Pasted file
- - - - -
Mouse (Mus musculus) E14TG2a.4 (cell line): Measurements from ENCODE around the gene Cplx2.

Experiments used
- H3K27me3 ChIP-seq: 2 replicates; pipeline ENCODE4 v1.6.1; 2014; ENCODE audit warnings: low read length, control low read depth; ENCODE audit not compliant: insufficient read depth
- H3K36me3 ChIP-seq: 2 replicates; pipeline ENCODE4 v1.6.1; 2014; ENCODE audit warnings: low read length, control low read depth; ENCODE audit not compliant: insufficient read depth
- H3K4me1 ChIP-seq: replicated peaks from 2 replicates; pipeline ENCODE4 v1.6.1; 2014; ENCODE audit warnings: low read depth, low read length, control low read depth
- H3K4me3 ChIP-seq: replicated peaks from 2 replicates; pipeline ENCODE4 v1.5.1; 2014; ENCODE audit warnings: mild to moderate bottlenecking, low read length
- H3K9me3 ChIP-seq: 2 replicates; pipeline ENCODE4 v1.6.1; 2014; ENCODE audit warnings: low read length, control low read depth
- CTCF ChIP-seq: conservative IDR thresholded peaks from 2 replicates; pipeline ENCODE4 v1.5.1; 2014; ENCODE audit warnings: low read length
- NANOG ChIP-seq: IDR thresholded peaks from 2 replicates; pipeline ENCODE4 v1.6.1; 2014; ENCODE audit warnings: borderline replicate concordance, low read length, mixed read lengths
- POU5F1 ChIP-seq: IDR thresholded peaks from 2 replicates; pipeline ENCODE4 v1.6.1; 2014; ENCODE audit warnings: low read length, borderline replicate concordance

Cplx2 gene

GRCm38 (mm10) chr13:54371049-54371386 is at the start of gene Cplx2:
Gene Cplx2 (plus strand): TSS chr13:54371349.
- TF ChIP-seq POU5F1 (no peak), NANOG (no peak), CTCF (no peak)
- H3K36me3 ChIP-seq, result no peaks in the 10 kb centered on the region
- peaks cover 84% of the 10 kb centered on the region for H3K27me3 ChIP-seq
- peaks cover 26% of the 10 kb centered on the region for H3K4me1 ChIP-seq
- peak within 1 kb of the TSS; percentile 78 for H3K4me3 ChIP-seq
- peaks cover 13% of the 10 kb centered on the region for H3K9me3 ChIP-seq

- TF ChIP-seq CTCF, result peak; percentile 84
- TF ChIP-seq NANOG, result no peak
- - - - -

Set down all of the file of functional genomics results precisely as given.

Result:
Mouse (Mus musculus) E14TG2a.4 (cell line): Measurements from ENCODE around the gene Cplx2.

Experiments used
- H3K27me3 ChIP-seq: 2 replicates; pipeline ENCODE4 v1.6.1; 2014; ENCODE audit warnings: low read length, control low read depth; ENCODE audit not compliant: insufficient read depth
- H3K36me3 ChIP-seq: 2 replicates; pipeline ENCODE4 v1.6.1; 2014; ENCODE audit warnings: low read length, control low read depth; ENCODE audit not compliant: insufficient read depth
- H3K4me1 ChIP-seq: replicated peaks from 2 replicates; pipeline ENCODE4 v1.6.1; 2014; ENCODE audit warnings: low read depth, low read length, control low read depth
- H3K4me3 ChIP-seq: replicated peaks from 2 replicates; pipeline ENCODE4 v1.5.1; 2014; ENCODE audit warnings: mild to moderate bottlenecking, low read length
- H3K9me3 ChIP-seq: 2 replicates; pipeline ENCODE4 v1.6.1; 2014; ENCODE audit warnings: low read length, control low read depth
- CTCF ChIP-seq: conservative IDR thresholded peaks from 2 replicates; pipeline ENCODE4 v1.5.1; 2014; ENCODE audit warnings: low read length
- NANOG ChIP-seq: IDR thresholded peaks from 2 replicates; pipeline ENCODE4 v1.6.1; 2014; ENCODE audit warnings: borderline replicate concordance, low read length, mixed read lengths
- POU5F1 ChIP-seq: IDR thresholded peaks from 2 replicates; pipeline ENCODE4 v1.6.1; 2014; ENCODE audit warnings: low read length, borderline replicate concordance

Cplx2 gene

GRCm38 (mm10) chr13:54371049-54371386 is at the start of gene Cplx2:
Gene Cplx2 (plus strand): TSS chr13:54371349.
- TF ChIP-seq POU5F1 (no peak), NANOG (no peak), CTCF (no peak)
- H3K36me3 ChIP-seq, result no peaks in the 10 kb centered on the region
- peaks cover 84% of the 10 kb centered on the region for H3K27me3 ChIP-seq
- peaks cover 26% of the 10 kb centered on the region for H3K4me1 ChIP-seq
- peak within 1 kb of the TSS; percentile 78 for H3K4me3 ChIP-seq
- peaks cover 13% of the 10 kb centered on the region for H3K9me3 ChIP-seq

- TF ChIP-seq CTCF, result peak; percentile 84
- TF ChIP-seq NANOG, result no peak